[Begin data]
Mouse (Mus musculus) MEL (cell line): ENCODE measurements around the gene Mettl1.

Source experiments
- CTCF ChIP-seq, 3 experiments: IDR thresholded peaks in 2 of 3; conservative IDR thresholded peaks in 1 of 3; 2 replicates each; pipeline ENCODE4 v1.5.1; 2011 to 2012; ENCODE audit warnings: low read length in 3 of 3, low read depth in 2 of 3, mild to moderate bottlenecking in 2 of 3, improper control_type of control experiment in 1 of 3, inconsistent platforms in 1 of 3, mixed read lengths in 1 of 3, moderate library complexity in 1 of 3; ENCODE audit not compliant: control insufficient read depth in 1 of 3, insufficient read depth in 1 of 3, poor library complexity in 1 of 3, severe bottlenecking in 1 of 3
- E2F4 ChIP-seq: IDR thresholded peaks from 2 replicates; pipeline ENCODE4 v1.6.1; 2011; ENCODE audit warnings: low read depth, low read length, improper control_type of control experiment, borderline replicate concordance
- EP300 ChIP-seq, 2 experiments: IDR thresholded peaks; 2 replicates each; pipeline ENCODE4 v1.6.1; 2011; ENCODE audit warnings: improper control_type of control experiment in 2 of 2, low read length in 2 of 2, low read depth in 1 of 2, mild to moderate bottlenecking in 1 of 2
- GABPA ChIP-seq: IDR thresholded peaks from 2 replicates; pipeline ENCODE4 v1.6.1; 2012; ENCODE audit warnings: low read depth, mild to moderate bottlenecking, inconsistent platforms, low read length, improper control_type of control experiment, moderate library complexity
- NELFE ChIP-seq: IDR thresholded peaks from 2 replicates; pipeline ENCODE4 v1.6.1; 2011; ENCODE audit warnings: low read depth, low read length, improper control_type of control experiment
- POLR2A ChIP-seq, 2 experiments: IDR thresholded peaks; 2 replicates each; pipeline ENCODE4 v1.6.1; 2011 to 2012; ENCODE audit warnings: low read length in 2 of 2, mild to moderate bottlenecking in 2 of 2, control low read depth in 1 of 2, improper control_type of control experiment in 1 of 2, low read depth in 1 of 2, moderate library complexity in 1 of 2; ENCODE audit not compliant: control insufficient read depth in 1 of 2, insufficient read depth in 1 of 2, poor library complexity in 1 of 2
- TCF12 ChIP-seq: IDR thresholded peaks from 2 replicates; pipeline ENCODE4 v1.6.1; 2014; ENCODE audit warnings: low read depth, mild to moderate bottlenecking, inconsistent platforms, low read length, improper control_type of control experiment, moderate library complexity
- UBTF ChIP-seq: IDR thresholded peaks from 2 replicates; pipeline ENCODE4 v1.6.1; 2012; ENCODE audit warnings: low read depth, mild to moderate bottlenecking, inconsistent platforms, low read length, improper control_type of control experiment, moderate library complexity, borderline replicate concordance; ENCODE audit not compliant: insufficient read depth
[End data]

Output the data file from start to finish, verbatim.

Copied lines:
Mouse (Mus musculus) MEL (cell line): ENCODE measurements around the gene Mettl1.

Source experiments
- CTCF ChIP-seq, 3 experiments: IDR thresholded peaks in 2 of 3; conservative IDR thresholded peaks in 1 of 3; 2 replicates each; pipeline ENCODE4 v1.5.1; 2011 to 2012; ENCODE audit warnings: low read length in 3 of 3, low read depth in 2 of 3, mild to moderate bottlenecking in 2 of 3, improper control_type of control experiment in 1 of 3, inconsistent platforms in 1 of 3, mixed read lengths in 1 of 3, moderate library complexity in 1 of 3; ENCODE audit not compliant: control insufficient read depth in 1 of 3, insufficient read depth in 1 of 3, poor library complexity in 1 of 3, severe bottlenecking in 1 of 3
- E2F4 ChIP-seq: IDR thresholded peaks from 2 replicates; pipeline ENCODE4 v1.6.1; 2011; ENCODE audit warnings: low read depth, low read length, improper control_type of control experiment, borderline replicate concordance
- EP300 ChIP-seq, 2 experiments: IDR thresholded peaks; 2 replicates each; pipeline ENCODE4 v1.6.1; 2011; ENCODE audit warnings: improper control_type of control experiment in 2 of 2, low read length in 2 of 2, low read depth in 1 of 2, mild to moderate bottlenecking in 1 of 2
- GABPA ChIP-seq: IDR thresholded peaks from 2 replicates; pipeline ENCODE4 v1.6.1; 2012; ENCODE audit warnings: low read depth, mild to moderate bottlenecking, inconsistent platforms, low read length, improper control_type of control experiment, moderate library complexity
- NELFE ChIP-seq: IDR thresholded peaks from 2 replicates; pipeline ENCODE4 v1.6.1; 2011; ENCODE audit warnings: low read depth, low read length, improper control_type of control experiment
- POLR2A ChIP-seq, 2 experiments: IDR thresholded peaks; 2 replicates each; pipeline ENCODE4 v1.6.1; 2011 to 2012; ENCODE audit warnings: low read length in 2 of 2, mild to moderate bottlenecking in 2 of 2, control low read depth in 1 of 2, improper control_type of control experiment in 1 of 2, low read depth in 1 of 2, moderate library complexity in 1 of 2; ENCODE audit not compliant: control insufficient read depth in 1 of 2, insufficient read depth in 1 of 2, poor library complexity in 1 of 2
- TCF12 ChIP-seq: IDR thresholded peaks from 2 replicates; pipeline ENCODE4 v1.6.1; 2014; ENCODE audit warnings: low read depth, mild to moderate bottlenecking, inconsistent platforms, low read length, improper control_type of control experiment, moderate library complexity
- UBTF ChIP-seq: IDR thresholded peaks from 2 replicates; pipeline ENCODE4 v1.6.1; 2012; ENCODE audit warnings: low read depth, mild to moderate bottlenecking, inconsistent platforms, low read length, improper control_type of control experiment, moderate library complexity, borderline replicate concordance; ENCODE audit not compliant: insufficient read depth